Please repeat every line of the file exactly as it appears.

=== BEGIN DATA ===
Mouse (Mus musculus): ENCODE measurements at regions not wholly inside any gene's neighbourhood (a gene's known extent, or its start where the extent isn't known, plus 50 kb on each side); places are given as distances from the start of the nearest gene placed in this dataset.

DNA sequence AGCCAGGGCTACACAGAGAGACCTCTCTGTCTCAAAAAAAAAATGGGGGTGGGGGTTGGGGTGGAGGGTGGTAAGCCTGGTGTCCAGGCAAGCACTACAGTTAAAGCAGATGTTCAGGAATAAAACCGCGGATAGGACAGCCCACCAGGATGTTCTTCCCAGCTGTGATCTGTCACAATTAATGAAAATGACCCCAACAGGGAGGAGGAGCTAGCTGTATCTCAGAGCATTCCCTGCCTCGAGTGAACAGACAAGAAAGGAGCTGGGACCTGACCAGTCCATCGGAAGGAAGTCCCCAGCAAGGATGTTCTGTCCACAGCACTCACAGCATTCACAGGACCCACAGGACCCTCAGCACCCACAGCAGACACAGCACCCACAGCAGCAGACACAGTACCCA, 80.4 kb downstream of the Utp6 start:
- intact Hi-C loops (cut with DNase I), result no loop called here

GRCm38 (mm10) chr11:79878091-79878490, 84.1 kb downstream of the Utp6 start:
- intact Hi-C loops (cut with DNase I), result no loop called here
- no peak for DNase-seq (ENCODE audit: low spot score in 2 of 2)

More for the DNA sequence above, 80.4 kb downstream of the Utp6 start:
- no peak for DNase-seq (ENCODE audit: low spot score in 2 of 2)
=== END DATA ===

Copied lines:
Mouse (Mus musculus): ENCODE measurements at regions not wholly inside any gene's neighbourhood (a gene's known extent, or its start where the extent isn't known, plus 50 kb on each side); places are given as distances from the start of the nearest gene placed in this dataset.

DNA sequence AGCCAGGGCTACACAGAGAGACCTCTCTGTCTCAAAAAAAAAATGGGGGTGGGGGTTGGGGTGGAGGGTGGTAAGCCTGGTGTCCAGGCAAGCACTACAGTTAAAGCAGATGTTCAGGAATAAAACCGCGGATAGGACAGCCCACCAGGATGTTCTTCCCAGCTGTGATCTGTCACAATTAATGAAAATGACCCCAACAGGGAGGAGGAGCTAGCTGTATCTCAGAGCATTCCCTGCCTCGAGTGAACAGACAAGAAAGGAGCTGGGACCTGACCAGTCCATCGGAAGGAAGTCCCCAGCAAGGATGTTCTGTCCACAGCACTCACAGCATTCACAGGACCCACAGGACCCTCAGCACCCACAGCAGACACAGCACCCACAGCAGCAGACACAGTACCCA, 80.4 kb downstream of the Utp6 start:
- intact Hi-C loops (cut with DNase I), result no loop called here

GRCm38 (mm10) chr11:79878091-79878490, 84.1 kb downstream of the Utp6 start:
- intact Hi-C loops (cut with DNase I), result no loop called here
- no peak for DNase-seq (ENCODE audit: low spot score in 2 of 2)

More for the DNA sequence above, 80.4 kb downstream of the Utp6 start:
- no peak for DNase-seq (ENCODE audit: low spot score in 2 of 2)